COLUMN: Time to teach yourself some tech


By Marielle Decena, Opinions Editor
Follow her @_marsbarz23

Mark Zuckerberg’s recent trip to D.C. certainly shed light on the complete ignorance of lawmakers over social media giants like Facebook, a platform utilized by 2.2 billion individuals.

For the most part, the cringe-inducing cluelessness of lawmakers over the largest social media platform served as something to chuckle over. Yet, this should open our eyes to the importance of technological literacy, especially amongst older generations.

In an age where technology has a significant influence over our lives, it is perhaps worth addressing the importance of embracing it as opposed to nit-picking the negative. Yes, there are drawbacks to an era comprised of smartphone addicted youths but technology as a whole is not society’s greatest evil.

Older generations have often been quick to refuse the convenience of technology, deeming it “lazy” or taking away from the authenticity of daily living. 

For whatever reason, we continue to have professors at EC who refuse to utilize Blackboard to post grades and lecture material. Not only does this serve as an inconvenience to students but is also a disservice to themselves.

It does not take exceptional skill to learn how to use technology, it simply takes a willingness to apply it within your daily living. 

One can argue that we as a generation are heavily reliant on technology, and while that is true, that is not necessarily a bad thing. Technology has made our lives easier and there is nothing wrong with that.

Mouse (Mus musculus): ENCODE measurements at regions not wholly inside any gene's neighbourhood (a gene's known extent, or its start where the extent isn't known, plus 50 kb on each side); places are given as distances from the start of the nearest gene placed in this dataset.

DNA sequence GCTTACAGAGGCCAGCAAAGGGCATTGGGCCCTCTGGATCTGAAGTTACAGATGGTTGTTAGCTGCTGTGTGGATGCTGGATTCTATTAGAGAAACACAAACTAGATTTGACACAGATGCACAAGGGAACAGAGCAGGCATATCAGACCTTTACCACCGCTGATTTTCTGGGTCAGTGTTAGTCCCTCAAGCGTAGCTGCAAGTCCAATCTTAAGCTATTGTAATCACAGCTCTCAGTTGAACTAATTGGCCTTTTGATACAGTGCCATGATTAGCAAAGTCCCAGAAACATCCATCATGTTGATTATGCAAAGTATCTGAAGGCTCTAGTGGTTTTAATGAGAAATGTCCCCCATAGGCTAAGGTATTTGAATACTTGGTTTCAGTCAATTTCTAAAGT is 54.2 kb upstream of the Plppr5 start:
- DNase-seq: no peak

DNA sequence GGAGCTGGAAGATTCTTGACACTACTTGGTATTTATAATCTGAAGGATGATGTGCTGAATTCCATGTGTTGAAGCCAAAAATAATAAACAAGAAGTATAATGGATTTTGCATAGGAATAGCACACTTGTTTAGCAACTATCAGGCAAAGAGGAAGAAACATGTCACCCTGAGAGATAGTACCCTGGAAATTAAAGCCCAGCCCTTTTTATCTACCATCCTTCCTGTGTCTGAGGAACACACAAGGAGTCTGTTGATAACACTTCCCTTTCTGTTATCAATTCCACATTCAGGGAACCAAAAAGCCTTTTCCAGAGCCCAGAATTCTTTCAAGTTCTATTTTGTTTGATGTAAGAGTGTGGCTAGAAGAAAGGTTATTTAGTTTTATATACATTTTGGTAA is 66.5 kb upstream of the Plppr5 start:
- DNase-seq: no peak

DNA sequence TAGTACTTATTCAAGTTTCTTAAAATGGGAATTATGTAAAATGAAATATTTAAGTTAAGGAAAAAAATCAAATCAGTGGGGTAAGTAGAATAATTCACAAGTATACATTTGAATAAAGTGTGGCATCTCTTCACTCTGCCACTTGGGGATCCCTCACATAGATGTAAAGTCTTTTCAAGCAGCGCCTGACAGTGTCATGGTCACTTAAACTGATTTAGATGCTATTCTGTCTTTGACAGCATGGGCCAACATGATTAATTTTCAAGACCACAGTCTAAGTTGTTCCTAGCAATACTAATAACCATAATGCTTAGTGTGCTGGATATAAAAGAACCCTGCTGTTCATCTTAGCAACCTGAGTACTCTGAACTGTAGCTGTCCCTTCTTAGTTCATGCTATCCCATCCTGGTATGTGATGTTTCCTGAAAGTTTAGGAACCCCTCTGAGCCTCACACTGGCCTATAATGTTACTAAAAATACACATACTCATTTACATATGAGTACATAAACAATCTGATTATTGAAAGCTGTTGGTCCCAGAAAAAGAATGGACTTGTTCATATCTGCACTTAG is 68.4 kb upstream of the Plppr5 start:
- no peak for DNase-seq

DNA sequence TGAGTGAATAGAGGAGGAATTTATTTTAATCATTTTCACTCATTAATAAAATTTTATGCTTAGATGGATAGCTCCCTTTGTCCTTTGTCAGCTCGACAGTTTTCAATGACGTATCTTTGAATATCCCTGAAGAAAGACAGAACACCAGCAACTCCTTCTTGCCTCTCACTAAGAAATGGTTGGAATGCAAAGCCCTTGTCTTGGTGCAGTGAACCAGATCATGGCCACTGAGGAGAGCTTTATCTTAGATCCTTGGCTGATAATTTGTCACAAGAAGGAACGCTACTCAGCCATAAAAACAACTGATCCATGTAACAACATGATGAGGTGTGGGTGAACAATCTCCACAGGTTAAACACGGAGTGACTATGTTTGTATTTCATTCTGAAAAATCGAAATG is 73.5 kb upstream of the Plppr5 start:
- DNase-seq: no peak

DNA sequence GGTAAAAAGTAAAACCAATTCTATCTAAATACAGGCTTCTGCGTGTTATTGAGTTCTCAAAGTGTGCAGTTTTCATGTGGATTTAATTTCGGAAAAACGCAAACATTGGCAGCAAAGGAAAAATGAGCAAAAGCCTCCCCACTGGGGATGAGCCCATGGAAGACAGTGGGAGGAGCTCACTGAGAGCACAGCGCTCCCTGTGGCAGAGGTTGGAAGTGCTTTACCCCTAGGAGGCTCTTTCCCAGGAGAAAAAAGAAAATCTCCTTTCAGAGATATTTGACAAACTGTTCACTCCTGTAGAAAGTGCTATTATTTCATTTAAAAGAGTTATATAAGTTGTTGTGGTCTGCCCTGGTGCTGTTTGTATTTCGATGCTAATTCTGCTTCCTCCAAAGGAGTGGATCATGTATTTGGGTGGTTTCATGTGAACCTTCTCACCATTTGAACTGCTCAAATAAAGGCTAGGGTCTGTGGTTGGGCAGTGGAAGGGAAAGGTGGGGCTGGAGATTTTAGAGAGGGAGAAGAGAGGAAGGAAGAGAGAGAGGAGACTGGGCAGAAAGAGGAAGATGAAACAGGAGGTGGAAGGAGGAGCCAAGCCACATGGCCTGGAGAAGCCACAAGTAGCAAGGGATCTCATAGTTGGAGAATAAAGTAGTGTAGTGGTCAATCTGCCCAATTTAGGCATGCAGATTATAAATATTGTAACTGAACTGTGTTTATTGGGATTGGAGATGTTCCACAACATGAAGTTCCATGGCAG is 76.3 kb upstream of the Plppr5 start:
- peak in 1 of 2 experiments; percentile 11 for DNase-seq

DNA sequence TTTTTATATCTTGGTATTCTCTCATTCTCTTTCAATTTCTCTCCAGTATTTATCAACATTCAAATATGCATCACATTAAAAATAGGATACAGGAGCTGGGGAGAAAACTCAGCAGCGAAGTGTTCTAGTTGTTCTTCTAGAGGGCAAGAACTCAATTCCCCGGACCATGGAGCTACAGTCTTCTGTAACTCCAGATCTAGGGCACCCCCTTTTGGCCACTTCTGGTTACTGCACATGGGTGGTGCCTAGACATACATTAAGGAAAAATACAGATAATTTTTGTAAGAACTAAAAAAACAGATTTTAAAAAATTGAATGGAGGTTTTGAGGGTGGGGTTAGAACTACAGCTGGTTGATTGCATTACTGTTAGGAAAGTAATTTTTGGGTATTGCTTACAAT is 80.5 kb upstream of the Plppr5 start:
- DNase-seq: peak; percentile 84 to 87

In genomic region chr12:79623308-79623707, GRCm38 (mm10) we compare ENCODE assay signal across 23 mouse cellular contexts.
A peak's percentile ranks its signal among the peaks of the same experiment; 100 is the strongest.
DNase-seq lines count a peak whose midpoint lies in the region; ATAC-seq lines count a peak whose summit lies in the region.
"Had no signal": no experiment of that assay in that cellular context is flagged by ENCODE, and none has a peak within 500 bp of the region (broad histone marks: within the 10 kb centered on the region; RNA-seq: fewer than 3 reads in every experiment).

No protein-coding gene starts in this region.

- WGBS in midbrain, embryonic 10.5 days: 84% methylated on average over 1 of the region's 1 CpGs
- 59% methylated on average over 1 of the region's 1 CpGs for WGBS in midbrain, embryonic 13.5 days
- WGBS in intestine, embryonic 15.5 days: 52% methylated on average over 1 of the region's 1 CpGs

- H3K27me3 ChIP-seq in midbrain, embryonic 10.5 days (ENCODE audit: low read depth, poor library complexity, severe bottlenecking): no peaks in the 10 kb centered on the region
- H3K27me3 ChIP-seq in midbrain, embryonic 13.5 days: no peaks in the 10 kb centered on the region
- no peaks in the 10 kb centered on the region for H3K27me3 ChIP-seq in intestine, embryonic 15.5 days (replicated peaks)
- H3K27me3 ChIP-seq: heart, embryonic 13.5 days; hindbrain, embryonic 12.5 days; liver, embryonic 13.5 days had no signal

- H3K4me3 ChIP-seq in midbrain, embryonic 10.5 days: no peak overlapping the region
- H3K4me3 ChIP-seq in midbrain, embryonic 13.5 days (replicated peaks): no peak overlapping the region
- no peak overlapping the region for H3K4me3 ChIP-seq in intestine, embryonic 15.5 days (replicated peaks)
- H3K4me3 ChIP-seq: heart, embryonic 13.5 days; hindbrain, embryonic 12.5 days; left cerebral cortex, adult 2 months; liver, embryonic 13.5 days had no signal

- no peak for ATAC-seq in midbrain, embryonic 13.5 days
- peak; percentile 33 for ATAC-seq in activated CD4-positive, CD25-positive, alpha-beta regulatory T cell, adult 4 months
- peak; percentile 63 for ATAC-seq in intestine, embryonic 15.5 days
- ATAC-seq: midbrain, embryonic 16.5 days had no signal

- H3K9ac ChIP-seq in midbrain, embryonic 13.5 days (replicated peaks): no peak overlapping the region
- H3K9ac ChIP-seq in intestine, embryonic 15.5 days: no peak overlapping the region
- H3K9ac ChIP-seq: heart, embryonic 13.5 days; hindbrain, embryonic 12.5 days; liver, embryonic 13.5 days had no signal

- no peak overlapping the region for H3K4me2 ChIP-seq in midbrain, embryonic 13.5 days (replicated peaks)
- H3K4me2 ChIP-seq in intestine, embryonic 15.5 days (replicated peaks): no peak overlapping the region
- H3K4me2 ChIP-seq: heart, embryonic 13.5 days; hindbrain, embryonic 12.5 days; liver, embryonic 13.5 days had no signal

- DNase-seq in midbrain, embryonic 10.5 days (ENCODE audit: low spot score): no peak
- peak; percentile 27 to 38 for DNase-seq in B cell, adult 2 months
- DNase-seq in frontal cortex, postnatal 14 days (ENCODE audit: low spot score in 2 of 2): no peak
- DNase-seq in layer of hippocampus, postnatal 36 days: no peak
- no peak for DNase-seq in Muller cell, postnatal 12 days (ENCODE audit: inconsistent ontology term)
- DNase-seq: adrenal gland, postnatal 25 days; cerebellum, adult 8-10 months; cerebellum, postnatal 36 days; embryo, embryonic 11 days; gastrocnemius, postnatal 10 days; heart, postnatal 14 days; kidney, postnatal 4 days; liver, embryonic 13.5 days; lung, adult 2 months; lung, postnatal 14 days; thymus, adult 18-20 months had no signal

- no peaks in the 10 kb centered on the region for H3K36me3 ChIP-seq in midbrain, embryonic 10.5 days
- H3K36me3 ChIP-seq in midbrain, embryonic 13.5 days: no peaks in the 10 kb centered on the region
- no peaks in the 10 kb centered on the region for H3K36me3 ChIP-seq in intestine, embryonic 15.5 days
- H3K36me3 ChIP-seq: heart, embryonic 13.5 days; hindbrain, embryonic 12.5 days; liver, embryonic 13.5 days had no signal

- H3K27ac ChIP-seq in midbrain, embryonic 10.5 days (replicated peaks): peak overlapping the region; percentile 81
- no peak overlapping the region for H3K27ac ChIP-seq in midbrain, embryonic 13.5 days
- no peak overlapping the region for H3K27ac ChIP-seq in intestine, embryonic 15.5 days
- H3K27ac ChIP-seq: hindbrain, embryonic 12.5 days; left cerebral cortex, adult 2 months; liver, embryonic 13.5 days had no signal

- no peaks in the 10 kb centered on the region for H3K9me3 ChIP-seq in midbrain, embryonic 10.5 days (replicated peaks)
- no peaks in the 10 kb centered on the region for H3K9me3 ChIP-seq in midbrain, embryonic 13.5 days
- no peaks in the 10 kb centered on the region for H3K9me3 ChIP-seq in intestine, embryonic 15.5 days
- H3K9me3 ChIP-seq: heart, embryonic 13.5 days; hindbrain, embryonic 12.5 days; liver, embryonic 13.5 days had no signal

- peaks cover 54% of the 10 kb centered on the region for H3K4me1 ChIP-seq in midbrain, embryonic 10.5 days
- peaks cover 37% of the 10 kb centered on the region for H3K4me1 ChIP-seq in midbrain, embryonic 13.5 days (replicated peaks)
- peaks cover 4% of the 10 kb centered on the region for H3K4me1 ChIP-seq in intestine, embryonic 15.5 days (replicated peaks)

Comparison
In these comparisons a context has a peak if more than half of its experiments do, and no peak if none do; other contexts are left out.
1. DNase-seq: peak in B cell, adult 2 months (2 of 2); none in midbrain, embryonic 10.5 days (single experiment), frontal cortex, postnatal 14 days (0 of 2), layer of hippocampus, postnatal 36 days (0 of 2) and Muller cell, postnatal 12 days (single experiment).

Uber, an app-driven technology, has been shown to decrease rates of drunk driving in major cities. More recently, the growing transportation network is aiming to expand its services to senior citizens who are unable to drive themselves to medical appointments. 

The ease of securely transferring money in a matter of seconds has been made possible through apps like Venmo and Quickpay.

Tinder has revolutionized the dating culture in a way that gives individuals the opportunity to meet other individuals they would not meet under normal circumstances.

My personal experiences in the rehabilitation field have opened my eyes to the role of technology in enriching the lives of individuals who are physically disabled. This is made possible through Apple’s Siri, Amazon’s Alexa, and Google Home which have the ability to control a person’s home settings through voice command.

The possibilities are endless.

I will admit that older generations are not entirely opposed to the idea of technology and in most cases, these individuals embrace its existence. Especially during a time in their lives that require some degree of assisted living, technology has granted them some independence. 

However, when it comes to social media literacy, smartphone literacy, or internet literacy, we must acknowledge that these forms of technology have to be given more credit as they heavily influence the way in which we acquire information, the way we communicate with each other, and the way in which we live.